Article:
Download Episode 21.

itunes button stitcher button rss button

If you enjoyed the show, please write a brief review on iTunes. That would help us get the word out and raise the visibility of the show. Thank you!

Cactus Juice

espelon tequila and cactus juice cocktail

It’s going to be a little hard to hold this one in, because I discovered one of the best tequila cocktails I’ve ever tried. Stay tuned for the recipe – first, let’s talk about Espolón Tequila.

Espolón is a 20-year-old tequila brand and produces the typical blanco/reposado/añejo portfolio of tequilas, but we’ll focus on Espolón Añejo for two reasons. First, it’s only recently available in the United States (you won’t yet find it on the company’s website, in fact). Second, the añejo’s aging is finished in Wild Turkey bourbon barrels. While bourbon barrels are not uncommon for tequila aging, I suppose the specificity of the fact that these are in Wild Turkey barrels makes it all the more interesting to me.

Espolón Añejo, at $35 a bottle, is a really nice experience. Many a tequila maker is trying to sway the reputation of their product from the “shooter” market, and highlighting the quality you’ll find in a fine tequila, and this is one of those. This is not a muggy, sour tequila experience, and while you will certainly taste tequila in your glass of Espolón Añejo, this is much more of an oaky, crisp, smooth-drinking experience. I replaced my nightly glass of whiskey with it for a few days, and found it to be an equivalent experience, though somehow wetter and more refreshing than the brashness (not an insult) of whiskey.

So here’s the deal: a quality aged tequila is different than even a quality unaged tequila, and your cocktail recipes should reflect that. I found the following recipe, which contains a small amount of the Scotch-based liqueur Drambuie, and between Drambuie’s smokiness and the grittiness of the granulated sugar, this is a very tasty cocktail to drink with an añejo tequila, particularly one with whiskey elements like Espolón Añejo. Try it out:

Cactus Juice

  • in a shaker, combine:
  • 1 1/2 oz Espolón Añejo
  • 3/4 oz lemon juice
  • 1 tsp Drambuie
  • 1 tsp granulated sugar
  • shake with ice and strain into an old fashioned glass on the rocks
  • garnish with a lemon slice

We make Cactus Juice on the Simple Cocktails Podcast. Listen here.


Penny Packer Bourbon

penny packer bourbon and commodore cocktail

Imagine a bourbon that you can’t buy in the United States, but has been the biggest bourbon brand in Germany. Confused? Let’s try to explain this: the Penny Packer brand was developed in the 60’s and, as required by law, distilled and aged in the United States. Then, all of this particular bourbon was exported to other countries for decades. That’s how it got huge in Germany, apparently.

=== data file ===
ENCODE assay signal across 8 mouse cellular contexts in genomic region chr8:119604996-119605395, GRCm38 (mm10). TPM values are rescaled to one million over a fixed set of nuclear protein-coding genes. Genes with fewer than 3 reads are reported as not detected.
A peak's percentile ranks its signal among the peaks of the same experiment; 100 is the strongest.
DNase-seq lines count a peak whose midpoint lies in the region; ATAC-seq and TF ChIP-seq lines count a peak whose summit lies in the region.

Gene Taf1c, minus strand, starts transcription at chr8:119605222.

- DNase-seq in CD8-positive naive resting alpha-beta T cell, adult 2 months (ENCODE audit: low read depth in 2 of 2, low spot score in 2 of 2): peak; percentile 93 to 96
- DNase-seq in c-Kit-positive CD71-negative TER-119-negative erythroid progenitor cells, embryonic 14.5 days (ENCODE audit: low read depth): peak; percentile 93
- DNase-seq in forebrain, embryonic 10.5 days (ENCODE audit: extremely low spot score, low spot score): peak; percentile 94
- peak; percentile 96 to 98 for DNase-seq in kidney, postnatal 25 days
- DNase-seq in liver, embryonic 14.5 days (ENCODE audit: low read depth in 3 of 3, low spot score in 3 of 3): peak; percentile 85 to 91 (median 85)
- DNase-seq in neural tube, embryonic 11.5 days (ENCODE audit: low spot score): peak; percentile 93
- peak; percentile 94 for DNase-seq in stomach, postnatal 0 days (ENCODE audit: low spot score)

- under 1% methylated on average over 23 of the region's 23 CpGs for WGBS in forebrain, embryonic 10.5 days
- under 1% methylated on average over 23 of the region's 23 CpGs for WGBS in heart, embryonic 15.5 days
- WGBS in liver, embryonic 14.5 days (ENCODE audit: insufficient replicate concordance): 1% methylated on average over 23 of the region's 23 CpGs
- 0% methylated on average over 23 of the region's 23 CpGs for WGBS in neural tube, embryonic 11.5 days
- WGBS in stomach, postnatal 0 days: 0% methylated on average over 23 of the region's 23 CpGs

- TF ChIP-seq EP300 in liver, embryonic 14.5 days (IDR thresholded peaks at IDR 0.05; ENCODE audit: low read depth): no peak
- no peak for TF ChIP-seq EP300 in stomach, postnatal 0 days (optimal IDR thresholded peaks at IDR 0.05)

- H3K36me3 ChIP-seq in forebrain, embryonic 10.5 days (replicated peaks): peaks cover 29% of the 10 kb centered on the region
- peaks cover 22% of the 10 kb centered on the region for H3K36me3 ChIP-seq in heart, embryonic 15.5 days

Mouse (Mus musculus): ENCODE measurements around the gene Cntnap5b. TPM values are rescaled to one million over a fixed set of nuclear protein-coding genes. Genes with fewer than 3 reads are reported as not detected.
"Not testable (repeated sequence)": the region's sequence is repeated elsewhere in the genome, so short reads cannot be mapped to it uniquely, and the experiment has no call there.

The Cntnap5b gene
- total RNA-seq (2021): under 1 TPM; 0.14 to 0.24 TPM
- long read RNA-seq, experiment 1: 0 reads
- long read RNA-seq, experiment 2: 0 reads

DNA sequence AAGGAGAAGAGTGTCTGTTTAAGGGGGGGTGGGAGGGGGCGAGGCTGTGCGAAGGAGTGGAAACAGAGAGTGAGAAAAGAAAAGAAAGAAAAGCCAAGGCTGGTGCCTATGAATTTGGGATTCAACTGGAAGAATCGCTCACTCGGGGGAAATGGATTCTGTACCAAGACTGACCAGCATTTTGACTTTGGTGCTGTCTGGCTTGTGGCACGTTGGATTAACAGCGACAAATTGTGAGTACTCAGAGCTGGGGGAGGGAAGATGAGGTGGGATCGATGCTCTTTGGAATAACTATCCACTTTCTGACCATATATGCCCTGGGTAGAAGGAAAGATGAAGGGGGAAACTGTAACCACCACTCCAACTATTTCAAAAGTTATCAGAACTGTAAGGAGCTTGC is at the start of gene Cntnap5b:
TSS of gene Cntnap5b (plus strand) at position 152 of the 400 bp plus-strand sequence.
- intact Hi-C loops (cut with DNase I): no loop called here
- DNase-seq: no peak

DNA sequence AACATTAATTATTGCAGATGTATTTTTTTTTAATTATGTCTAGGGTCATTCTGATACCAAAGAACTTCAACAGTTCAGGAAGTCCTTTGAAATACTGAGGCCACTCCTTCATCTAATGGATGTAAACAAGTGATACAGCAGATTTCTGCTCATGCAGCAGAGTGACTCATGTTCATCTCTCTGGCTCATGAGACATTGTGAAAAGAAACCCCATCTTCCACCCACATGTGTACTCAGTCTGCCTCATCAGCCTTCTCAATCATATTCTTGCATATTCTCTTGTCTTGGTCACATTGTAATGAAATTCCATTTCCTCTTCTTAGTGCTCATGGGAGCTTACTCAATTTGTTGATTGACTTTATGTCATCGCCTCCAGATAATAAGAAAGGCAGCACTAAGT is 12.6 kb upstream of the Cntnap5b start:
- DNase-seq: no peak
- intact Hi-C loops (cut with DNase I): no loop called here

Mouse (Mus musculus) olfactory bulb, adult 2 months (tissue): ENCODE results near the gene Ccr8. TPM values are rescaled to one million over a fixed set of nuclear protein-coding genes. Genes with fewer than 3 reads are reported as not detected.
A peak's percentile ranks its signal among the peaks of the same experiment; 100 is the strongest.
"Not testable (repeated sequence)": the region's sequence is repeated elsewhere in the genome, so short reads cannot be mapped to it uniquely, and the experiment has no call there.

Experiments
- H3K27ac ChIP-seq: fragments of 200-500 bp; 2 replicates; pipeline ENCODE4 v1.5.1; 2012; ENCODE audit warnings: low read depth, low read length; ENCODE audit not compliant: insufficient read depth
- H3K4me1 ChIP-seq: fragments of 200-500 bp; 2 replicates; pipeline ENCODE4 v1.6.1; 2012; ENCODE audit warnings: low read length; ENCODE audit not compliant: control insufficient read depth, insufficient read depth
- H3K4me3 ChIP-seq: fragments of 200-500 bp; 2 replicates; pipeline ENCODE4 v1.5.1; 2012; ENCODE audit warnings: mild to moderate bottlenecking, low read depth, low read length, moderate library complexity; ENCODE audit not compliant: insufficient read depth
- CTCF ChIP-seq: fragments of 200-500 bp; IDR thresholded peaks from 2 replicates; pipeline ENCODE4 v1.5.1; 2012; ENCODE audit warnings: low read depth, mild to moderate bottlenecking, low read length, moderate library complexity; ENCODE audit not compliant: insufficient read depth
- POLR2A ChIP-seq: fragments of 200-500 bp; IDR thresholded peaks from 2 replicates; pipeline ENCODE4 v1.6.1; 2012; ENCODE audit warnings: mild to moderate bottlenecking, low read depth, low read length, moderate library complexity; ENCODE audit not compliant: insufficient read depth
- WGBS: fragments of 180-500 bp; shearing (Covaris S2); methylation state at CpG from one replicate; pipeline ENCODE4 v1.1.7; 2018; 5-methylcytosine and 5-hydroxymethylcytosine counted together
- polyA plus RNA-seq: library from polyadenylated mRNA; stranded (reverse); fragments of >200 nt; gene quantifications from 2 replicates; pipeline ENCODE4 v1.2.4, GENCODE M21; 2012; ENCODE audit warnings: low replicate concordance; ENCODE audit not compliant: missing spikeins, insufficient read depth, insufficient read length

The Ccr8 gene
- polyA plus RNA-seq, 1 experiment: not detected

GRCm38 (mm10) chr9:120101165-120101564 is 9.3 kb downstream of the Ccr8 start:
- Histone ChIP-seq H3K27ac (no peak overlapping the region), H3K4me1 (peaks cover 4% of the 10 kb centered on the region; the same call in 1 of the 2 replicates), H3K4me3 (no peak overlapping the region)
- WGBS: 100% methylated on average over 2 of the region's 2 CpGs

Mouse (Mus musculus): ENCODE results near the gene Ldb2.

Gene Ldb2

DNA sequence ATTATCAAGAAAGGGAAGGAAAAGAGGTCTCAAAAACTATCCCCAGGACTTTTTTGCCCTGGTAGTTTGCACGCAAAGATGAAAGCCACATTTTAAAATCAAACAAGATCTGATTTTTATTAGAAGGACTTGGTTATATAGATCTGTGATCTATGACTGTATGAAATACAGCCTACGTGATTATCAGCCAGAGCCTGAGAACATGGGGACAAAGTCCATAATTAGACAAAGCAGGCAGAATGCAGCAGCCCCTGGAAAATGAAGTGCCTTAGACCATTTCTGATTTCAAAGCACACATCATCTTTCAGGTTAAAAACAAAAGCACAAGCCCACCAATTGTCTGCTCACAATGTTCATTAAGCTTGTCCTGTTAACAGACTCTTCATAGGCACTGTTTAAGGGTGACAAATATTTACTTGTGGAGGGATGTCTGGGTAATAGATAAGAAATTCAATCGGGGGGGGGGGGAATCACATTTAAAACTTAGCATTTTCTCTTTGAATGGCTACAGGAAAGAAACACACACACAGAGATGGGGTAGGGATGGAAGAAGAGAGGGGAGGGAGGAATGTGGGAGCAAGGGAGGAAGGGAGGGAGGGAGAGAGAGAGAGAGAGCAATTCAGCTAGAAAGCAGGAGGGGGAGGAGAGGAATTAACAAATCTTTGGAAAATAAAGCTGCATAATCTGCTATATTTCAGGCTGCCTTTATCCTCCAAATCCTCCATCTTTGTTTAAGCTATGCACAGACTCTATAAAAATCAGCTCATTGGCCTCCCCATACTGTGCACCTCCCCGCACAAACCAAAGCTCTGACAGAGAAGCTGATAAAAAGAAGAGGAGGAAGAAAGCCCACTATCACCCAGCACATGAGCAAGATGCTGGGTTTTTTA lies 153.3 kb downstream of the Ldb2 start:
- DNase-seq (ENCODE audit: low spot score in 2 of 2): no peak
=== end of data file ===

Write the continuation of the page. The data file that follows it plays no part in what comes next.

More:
Now it’s 2014, and you can buy this decades-old bourbon brand the the U.S. All caught up? Good. Penny Packer is inexpensive, running just over $20 a bottle, and there’s even a $5 rebate if you buy before the end of 2014.

Penny Packer is a good bourbon for the price. It avoids the alcohol “hotness” that inexpensive liquor can have. It’s somewhere in the middle on the sweetness scale. Certainly not as sweet as Maker’s Mark, but not as spicy as Bulleit can be. This is going to sounds strange, but I kept drinking Penny Packer over the course of several weeks to figure out why (or ever if) I actually liked the stuff. I think I can say that if you prefer your whiskey to be balanced between spicy and sweet, this will be a fun one to try, and for the price, why not? It’s balanced, and (sorry) cheap, so it’s a worthwhile purchase.

Here’s a bourbon cocktail you can try with it:


  • in a shaker filled with ice, combine:
  • 2 oz bourbon
  • 3/4 oz white creme de cacao (chocolate liqueur)
  • 1/2 oz lime juice
  • 1 dash grenadine
  • shake and strain into a champagne flute
  • garnish with a lemon wheel

Simple Cocktails Podcast Episode 20

podcast album art for website

We mention the Dinner Party Download Podcast. “What do you think about the stupid republicans?” You gotta collect your stories. We ultimately get a tad preachy about dinner party etiquette, We taste Bols Yogurt liqueur and mix it a little bit. We make Greg’s favorite rum cocktail: the XYZ. “You keep trying to push that on me Greg.”

Download Episode 20.

itunes button stitcher button rss button

If you enjoyed the show, please write a brief review on iTunes. That would help us get the word out and raise the visibility of the show. Thank you!

Kris Von Dopek’s favorite Simple Cocktail

Kris Von Dopek

Recently, I had the chance to sit down with Hendrick’s Gin Brand Ambassador Kris Von Dopek to talk about his role at Hendrick’s, and craft cocktails at home.

Kris, who’s from Chicago but grew up in London, has professionally bartended for over a decade. We spent our time together talking about home bartending, though. He said “In the 60’s everybody had a cocktail set at home and you made a Martini for your guests when they came over. The 70’s kind of killed the cocktail.”

We also talked about the outlook for home bartenders now that craft cocktails have really taken off. Kris told me “You know, companies (Hendrick’s included) are now spending a lot more time and money to educate consumers directly. From social media campaigns to cocktails on cooking shows, people have more information now and they can make better choices about the cocktails they make at home. ”

I asked Kris what his favorite simple cocktail is, and he told me a White Martinez. The Martinez is believed to be the cocktail that led to the Martini’s invention, so it’s certainly a recipe to know. Here it is:

white martinez with hendricks

White Martinez

  • 1 oz Hendrick’s Gin
  • 2 oz sweet white vermouth (I used Dolin Blanc)
  • 1 dash of bitters (I used orange bitters so it wouldn’t affect the color)
  • 2 dashes of maraschino liqueur (I used Maraska)
  • stir the ingredients in a mixing glass with ice and strain into a chilled cocktail glass
  • garnish with a lemon peel

We make a White Martinez on the Simple Cocktails Podcast. Listen here.

photo of Kris Von Dopek courtesy Jill Tiongco Photography